How to Plaster a Wall

by on December 23, 2012Faith McGee

how to plaster a wallIf you think plastering a wall is like icing a big cake, you’re in for a big surprise. For one, you don’t get to lick the bowl afterward. Much like baking, there are some hard and fast rules when it comes to plastering. For example, you must mix the correct amount of dry plaster with the right amount of water. Too much water and the plaster won’t stay on your trowel. Using too much dry plaster will prevent the plaster from spreading evenly across the wall. Only use clean water. Rainwater or water from the pool isn’t going to work. Read the mixing directions on the bag before mixing. Almost all plaster mixes need a specific ratio or amount of water. For instance, certain types of veneer plaster mixes need 18 to 20 quarts of water per 50-pound bag.

Timing

Think anytime is a good time to plaster a wall? Think again. Plastering a wall during the hot summer months can cause the plaster to set up too fast. Too much humidity will cause the plaster to drag.  Control your set-up time by setting the temperature between 55 to 60 degrees Fahrenheit. Likewise, sunlight is your friend when it comes to plastering. In a room full of windows, be sure to open blinds or pull back curtains.

Plastering Technique

It’s all in the technique when it comes to successfully applying plaster to a wall. Like salsa or the mambo, plastering a wall requires finesse and the right moves. First, the wall should have its wallboard up, seams must be taped and base coat should be applied on all the joints. Get your hawk wet. (A hawk is a plasterer’s tool that has a flat surface and a handle.) A dry hawk will cause the plaster to stick, which will make transferring the plaster onto the trowel difficult. Use a trowel to help scoop up the plaster onto your hawk. Think of the hawk as a palette that you’d use for painting. Swirl the plaster onto the center of the hawk. Clean off the edges of the hawk. Scoop up the plaster (or mud as the professionals call it) from the bottom of the trowel.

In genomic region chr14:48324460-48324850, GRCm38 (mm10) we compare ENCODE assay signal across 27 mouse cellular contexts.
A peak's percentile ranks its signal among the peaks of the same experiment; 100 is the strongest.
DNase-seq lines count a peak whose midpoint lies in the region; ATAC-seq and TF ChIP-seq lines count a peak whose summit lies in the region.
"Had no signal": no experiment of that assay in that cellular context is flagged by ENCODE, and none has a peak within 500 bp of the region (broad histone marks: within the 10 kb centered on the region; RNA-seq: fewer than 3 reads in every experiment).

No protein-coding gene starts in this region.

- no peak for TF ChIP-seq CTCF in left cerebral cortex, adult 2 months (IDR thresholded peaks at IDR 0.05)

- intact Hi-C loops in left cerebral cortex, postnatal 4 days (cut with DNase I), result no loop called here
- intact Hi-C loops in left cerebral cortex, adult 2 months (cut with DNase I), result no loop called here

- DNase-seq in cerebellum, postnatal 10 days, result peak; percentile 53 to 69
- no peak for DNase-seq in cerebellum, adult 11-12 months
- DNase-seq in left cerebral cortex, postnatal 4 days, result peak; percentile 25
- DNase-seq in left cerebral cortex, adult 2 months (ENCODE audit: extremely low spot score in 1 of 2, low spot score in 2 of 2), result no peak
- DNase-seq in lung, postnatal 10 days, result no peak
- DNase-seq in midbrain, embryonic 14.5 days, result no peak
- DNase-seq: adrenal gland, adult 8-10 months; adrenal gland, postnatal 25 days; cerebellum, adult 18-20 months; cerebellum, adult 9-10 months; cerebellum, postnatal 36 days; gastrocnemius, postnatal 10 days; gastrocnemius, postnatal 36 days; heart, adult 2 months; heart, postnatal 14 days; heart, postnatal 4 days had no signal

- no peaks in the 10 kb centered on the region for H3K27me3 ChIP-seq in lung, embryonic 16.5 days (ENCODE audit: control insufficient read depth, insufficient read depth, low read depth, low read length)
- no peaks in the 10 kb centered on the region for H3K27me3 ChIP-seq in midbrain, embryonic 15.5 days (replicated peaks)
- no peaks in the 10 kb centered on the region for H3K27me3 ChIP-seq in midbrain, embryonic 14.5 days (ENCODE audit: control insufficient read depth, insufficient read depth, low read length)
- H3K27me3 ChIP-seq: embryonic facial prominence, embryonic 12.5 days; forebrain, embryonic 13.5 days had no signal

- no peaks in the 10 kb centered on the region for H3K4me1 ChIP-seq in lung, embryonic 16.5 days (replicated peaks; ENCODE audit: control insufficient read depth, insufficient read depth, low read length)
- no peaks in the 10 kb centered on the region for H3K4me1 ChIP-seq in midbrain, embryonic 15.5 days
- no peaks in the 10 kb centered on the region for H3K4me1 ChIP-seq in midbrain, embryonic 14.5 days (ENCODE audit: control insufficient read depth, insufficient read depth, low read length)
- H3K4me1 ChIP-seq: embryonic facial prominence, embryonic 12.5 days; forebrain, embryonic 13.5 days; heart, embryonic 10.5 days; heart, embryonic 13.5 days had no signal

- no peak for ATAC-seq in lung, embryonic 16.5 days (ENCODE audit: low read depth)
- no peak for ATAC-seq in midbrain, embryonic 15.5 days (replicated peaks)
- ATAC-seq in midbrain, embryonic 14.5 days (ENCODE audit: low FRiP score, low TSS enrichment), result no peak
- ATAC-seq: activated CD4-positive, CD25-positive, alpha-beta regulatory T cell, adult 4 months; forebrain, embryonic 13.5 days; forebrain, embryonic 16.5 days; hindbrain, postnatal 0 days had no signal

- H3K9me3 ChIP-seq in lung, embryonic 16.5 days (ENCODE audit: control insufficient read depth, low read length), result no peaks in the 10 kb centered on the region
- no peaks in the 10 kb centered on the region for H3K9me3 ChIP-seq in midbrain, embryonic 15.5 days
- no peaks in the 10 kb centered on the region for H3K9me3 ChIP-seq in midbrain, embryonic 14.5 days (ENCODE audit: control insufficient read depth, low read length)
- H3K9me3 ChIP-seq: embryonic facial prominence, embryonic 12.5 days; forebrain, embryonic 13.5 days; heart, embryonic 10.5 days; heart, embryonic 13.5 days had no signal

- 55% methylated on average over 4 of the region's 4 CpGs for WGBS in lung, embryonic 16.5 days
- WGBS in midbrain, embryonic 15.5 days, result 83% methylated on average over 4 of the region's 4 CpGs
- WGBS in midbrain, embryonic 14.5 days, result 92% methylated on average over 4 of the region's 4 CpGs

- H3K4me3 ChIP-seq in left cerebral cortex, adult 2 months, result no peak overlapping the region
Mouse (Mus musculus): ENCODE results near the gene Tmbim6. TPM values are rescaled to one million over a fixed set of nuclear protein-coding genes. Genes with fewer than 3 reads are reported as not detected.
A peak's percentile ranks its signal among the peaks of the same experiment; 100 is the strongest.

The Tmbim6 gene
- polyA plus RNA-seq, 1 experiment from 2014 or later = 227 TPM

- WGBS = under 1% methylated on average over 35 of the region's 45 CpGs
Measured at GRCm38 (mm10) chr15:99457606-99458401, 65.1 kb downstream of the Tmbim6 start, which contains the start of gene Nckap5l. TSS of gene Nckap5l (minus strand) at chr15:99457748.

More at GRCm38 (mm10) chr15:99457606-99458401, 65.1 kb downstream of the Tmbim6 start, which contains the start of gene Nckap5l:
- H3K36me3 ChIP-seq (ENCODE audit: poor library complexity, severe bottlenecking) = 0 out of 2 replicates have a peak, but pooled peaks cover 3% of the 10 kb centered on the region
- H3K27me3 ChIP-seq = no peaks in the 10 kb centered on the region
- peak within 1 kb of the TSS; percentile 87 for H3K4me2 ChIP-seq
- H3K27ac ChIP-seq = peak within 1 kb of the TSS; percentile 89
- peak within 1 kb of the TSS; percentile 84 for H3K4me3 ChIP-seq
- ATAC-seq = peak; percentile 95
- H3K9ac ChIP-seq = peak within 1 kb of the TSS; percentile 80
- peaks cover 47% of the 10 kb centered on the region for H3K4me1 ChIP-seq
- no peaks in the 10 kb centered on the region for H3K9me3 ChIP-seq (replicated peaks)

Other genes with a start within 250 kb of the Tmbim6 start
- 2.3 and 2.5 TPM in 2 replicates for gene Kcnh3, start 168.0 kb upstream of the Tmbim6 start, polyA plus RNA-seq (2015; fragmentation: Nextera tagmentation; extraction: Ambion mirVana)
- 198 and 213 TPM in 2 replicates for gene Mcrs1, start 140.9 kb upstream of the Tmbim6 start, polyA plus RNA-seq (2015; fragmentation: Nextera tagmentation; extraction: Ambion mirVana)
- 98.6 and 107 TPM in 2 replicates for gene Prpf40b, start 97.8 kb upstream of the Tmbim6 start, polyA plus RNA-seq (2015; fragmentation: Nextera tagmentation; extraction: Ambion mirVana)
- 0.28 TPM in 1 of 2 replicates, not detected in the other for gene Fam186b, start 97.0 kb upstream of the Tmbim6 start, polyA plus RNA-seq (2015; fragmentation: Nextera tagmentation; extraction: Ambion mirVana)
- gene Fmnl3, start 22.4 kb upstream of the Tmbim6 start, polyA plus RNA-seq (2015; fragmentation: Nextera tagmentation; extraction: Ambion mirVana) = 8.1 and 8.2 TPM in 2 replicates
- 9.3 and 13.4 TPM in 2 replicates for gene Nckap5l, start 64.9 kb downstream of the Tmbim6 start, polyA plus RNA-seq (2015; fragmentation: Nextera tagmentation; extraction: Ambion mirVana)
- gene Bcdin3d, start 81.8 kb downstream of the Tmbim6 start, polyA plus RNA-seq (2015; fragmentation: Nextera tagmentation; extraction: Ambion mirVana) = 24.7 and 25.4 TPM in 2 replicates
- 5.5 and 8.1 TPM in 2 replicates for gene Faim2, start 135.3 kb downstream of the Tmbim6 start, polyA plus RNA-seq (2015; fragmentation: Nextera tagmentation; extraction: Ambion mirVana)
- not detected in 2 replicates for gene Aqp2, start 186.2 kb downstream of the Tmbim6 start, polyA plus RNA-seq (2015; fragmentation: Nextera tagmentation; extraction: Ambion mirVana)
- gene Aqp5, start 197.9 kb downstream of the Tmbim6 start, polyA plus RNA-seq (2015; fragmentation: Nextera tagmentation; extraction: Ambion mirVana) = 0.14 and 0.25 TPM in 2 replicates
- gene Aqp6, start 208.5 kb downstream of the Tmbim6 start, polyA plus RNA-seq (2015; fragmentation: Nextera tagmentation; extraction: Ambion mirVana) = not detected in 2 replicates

Ready, Set, Go

As soon as you start plastering, you’ve got 30 minutes to work with the plaster and 45 minutes to an hour before the plaster will be completely hard on the wall. The faster you can get the plaster onto the board, the more time you’ll have to smooth it out. It’s kind of like running a marathon, but without the starting gun or the running.

Start at the bottom of the wall. Gently, press the trowel against the wall and move up. Move over a few inches and go from left to right, working from the bottom to the top. Keep the pressure the same. It helps to bend your knees as you’re coming down. Stretching before plastering isn’t a bad idea. The idea is to have the plaster slide off the trowel and evenly onto the board. Any interruptions can prolong the progress or compromise your entire mission. Turn cellphones off. If you’re working around kids, have them rate your technique. Make plastering a wall your next family night activity! Or not.

Smoothing the Plaster

You’re trying to achieve a smooth finish. Any holidays (blemishes) will create more work for you when you start painting. In fact, fixing a holiday requires applying joint compound and sanding. Those are two activities that you don’t want to do after plastering a wall. If you do wind up with some holidays or an uneven area, don’t worry. It takes the professionals roughly one year to become comfortable with using a trowel and another year to achieve a “paint-ready” finish.

What About the Top?

How does one plaster the top of the wall? Very carefully. Use a ladder to spread plaster from side to side. Asking someone to hold the bottom of the ladder is not the worst idea in the world. Using stilts may sound tempting if not exciting, but leave that to the professionals. Plastering a wall should not involve a visit to the emergency room. If you’re one of those people who enjoy the look of painted walls instead of plaster, wait 30 days for the wall to completely dry before painting. Do not jump the gun. You’ll wind up with an uneven finish. Spend the next 30 days admiring your successful project. Plastering is not an easy project, but some good techniques will put you on the road to success.

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